Sustainable Winegrowing with Vineyard Team

Sustainable Winegrowing with Vineyard Team

Get the latest science and research for the wine industry with Sustainable Winegrowing. Vineyard Team brings you the experts on resource issues and business trends related to sustainable agriculture to help you put sustainability into practice. Learn more at www.vineyardteam.org.

Episodes

July 15, 2021 25 min

Deficit irrigation is used in winegrape production to keep berries small and enhance the flavor of wines, particularly with reds. Joan Davenport, Emerta Professor of Soil Sciences at Washington State University says to get an accurate measure of soil moisture, you need to focus monitoring where the roots are. These measurements are ideally taken about 15 to 20 inches from the vines. Deficit irrigation can lead to a buildup of salt ...

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Every vineyard has a portion of the property that is non-productive, but are there ways to maximize the benefits of this land? Fintan du Fresne, General Manager and Winemaker for both Chamisal Vineyards and Maine Wines and Christian Rodriguez, Assistant Vineyard Manager at Chamisal Vineyards found the answer to this question with a Miyawaki Mini-forest. Conceived by Japanese botanist Akira Miyawaki, these mini-forests can take be d...

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Vineyard development begins with the soil. Steve Vierra, Director of Vineyard Operation at Derby Wine Estates and Certified Professional Soil Scientist, has developed many vineyards since the 1990s and always begins with a site evaluation to determine what is actually plantable. This includes a deep dive into all aspects of the prospective vineyard including climate, rain fall, aspect, slope, rootstock, soil types, and best varieti...

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The introductory voice and producer of this podcast, Beth Vukmanic, joined Jaime Lewis of CONSUMED in the much-awaited season nine. The CONSUMED podcast stokes candid conversation about life and flavor, ten episodes at a time. Jaime interviews eaters, drinkers, thinkers and makers across California and especially at its heart, the Central Coast. And, this past year, CONSUMED hit the top 40 podcasts about food and wine in the United...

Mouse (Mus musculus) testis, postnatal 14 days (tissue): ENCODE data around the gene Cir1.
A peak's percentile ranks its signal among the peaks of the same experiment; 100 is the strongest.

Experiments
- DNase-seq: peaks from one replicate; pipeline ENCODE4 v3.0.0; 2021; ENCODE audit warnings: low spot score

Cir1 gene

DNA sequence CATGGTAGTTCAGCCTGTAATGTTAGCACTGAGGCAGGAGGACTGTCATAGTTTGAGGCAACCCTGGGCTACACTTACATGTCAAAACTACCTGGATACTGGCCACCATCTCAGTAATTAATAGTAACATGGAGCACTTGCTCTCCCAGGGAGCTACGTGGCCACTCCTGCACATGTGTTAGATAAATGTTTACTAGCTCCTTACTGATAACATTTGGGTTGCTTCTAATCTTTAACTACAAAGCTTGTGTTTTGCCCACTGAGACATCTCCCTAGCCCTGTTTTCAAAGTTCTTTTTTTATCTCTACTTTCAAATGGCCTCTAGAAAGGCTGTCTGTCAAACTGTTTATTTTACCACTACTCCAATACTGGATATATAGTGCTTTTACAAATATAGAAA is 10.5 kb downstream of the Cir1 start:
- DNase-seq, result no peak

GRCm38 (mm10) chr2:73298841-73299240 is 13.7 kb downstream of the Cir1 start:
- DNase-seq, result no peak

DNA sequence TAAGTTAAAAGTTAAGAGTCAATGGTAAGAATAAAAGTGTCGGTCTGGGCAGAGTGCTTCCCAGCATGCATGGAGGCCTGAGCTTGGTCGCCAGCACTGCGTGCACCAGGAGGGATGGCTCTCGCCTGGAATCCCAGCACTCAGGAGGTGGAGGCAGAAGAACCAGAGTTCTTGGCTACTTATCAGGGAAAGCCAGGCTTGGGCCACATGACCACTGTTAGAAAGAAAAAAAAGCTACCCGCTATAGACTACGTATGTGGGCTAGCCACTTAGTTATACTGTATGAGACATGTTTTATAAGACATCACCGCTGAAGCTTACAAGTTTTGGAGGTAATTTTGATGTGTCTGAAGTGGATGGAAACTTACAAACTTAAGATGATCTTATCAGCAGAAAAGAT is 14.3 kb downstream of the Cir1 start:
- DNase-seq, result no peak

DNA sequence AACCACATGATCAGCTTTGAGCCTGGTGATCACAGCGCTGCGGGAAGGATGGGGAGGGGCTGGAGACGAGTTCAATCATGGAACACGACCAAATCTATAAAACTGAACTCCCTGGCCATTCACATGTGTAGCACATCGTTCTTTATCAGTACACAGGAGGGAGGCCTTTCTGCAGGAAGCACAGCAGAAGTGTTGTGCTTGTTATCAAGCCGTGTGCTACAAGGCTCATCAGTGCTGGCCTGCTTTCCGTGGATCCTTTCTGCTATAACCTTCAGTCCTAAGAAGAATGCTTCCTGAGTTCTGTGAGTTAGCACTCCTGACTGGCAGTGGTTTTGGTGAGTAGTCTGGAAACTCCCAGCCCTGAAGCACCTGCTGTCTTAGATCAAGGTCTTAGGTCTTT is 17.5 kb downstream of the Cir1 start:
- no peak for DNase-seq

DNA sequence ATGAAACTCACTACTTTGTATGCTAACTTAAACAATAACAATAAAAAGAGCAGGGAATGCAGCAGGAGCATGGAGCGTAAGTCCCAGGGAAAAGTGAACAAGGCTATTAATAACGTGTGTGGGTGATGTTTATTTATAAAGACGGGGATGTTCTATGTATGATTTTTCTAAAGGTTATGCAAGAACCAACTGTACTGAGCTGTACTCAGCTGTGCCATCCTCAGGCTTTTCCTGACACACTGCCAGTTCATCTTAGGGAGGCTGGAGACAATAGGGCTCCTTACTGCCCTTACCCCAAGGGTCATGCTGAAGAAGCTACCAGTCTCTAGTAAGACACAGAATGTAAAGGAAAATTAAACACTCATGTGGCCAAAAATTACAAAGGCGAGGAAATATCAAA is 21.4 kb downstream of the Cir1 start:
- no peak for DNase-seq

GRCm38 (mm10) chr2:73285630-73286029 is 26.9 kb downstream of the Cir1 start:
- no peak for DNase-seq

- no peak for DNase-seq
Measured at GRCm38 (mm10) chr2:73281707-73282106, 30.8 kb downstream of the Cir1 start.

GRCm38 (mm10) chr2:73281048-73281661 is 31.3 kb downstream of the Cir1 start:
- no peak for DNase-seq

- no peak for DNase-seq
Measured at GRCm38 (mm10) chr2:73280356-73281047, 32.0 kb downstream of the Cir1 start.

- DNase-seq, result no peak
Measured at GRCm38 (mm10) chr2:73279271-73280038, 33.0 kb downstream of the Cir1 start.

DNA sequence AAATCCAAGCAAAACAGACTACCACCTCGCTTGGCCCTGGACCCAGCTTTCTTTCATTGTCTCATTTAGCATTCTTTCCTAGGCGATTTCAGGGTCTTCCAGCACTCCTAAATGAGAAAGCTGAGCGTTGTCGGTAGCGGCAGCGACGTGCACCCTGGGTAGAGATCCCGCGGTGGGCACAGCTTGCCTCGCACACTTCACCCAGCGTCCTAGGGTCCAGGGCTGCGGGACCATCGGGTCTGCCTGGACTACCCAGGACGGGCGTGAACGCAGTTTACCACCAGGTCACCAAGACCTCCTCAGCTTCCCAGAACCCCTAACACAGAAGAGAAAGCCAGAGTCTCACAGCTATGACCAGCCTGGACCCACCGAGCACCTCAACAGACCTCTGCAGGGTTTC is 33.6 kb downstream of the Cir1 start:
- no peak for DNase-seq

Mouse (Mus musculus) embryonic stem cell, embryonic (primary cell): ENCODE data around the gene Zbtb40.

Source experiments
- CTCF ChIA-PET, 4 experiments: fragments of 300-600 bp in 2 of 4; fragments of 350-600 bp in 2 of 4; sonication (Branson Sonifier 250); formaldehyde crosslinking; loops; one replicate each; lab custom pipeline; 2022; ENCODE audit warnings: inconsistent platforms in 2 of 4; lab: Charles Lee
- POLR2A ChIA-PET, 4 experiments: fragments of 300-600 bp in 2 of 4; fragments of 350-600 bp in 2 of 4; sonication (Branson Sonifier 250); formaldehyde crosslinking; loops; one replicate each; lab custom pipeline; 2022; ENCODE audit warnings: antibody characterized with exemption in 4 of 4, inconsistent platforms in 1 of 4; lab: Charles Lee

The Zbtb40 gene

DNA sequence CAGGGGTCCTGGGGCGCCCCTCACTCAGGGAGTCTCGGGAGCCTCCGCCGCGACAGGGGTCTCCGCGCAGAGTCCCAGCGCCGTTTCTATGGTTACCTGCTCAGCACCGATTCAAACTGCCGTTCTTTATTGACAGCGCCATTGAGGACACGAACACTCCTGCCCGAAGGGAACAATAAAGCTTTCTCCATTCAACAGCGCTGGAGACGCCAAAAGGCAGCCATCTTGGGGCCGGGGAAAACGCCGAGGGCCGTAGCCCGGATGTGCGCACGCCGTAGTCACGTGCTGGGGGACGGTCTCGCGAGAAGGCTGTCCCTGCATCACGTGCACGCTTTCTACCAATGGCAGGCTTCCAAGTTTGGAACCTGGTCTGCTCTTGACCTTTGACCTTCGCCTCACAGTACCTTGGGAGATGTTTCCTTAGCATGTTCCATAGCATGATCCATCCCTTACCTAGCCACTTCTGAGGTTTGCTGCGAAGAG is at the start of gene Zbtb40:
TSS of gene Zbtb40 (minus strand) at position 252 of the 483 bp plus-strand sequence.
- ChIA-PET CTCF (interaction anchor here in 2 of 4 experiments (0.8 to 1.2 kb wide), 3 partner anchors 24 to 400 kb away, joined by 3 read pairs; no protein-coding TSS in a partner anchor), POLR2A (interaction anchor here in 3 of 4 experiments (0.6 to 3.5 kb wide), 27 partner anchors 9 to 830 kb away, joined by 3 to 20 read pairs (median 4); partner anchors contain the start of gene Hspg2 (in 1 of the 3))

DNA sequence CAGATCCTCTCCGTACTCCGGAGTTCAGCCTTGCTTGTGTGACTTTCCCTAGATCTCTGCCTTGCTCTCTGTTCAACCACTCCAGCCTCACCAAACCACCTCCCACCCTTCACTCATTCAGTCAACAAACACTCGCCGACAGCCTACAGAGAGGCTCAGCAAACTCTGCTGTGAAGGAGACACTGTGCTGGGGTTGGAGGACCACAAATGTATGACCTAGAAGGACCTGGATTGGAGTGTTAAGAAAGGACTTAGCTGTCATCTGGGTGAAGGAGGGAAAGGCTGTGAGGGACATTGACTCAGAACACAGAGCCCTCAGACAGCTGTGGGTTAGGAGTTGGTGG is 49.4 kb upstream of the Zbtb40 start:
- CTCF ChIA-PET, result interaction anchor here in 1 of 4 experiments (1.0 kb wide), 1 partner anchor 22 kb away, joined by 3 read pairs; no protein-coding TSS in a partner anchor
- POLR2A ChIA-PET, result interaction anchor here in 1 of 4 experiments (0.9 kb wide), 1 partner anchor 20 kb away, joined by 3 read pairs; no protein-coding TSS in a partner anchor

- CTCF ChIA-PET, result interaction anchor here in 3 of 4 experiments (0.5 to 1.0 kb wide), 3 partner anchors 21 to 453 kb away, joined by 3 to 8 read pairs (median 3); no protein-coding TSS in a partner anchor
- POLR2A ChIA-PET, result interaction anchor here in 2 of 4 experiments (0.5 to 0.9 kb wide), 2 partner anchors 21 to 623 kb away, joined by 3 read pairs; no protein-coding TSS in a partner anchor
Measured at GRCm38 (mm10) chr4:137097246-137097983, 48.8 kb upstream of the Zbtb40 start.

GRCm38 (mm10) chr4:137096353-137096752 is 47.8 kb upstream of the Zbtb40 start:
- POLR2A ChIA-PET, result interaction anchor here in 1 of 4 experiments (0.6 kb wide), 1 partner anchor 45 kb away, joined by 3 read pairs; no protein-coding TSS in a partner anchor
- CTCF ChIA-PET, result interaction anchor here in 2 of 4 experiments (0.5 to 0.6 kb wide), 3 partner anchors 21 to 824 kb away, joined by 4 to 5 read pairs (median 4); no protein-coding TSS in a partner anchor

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There is no doubt that water is a precious resource, particularly in drought prone regions like California. It is very important for growers to measure soil moisture and there are a bevy of technological devices available to utilize. From soil moisture probes to pressure bombs, these tools are helpful but, they only provide data on once specific area at a time and many are time consuming to use.

Today, there is a lot of free satell...

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Using sheep to graze vineyards has many benefits including lowering the carbon footprint, fewer tractor passes, and reduced herbicide use. Kelsey Brewer, Ph.D. Candidate at the University of California at Davis has been researching how these living lawnmowers impact nutrient and energy flows in the eco system.

When tractors were replaced by sheep, the research team found that vineyards had 1.3 times more organic matter and nitrogen...

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What, bury charcoal in the vineyard? Biochar is a specialized form of charcoal made from waste woody biomass at high temperature in the absence of oxygen. We know soil organic matter is important for the health of any crop. It turns out the use of charwood (biochar) goes back to ancient civilizations and it can be found naturally in soils from fire events.

Doug Beck, Science Officer at Monterey Pacific in Monterey California, recen...

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Higher education is important to many students but paying for college can be challenging. The Vineyard Team Educational Scholarship helps college students whose parents work in members' vineyards and wineries achieve their dreams.

The Smiths of Saxum and James Berry Vineyard, know that our people are vital to sustainability. Justin Smith tells the story of Juan Nevarez, a person instrumental in their wine business for over thre...

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In 2008 the oversupply of Sauvignon Blanc coupled with the financial crisis lead to trialing shaking to remove berries in New Zealand for the very first time. A few years later, the New Zealand Winegrowers Society funded a three-year grant to test the impacts of shaking on dropping fruit, wine quality, and botrytis. Mark Allen of Allen Vineyard Advisory explains that because shaking the vine four to six weeks after fruit set does c...

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The 2020 pandemic showed many brands how social media can be an important means of communication. Heather Daenitz of Craft & Cluster helps wines brands tell their grape to glass story with photography and social media. Keeping up with latest trends and algorithms can be challenging. At the end of the day, Instagram wants to keep people on the platform as long as possible. If you have good content the algorithm will show your po...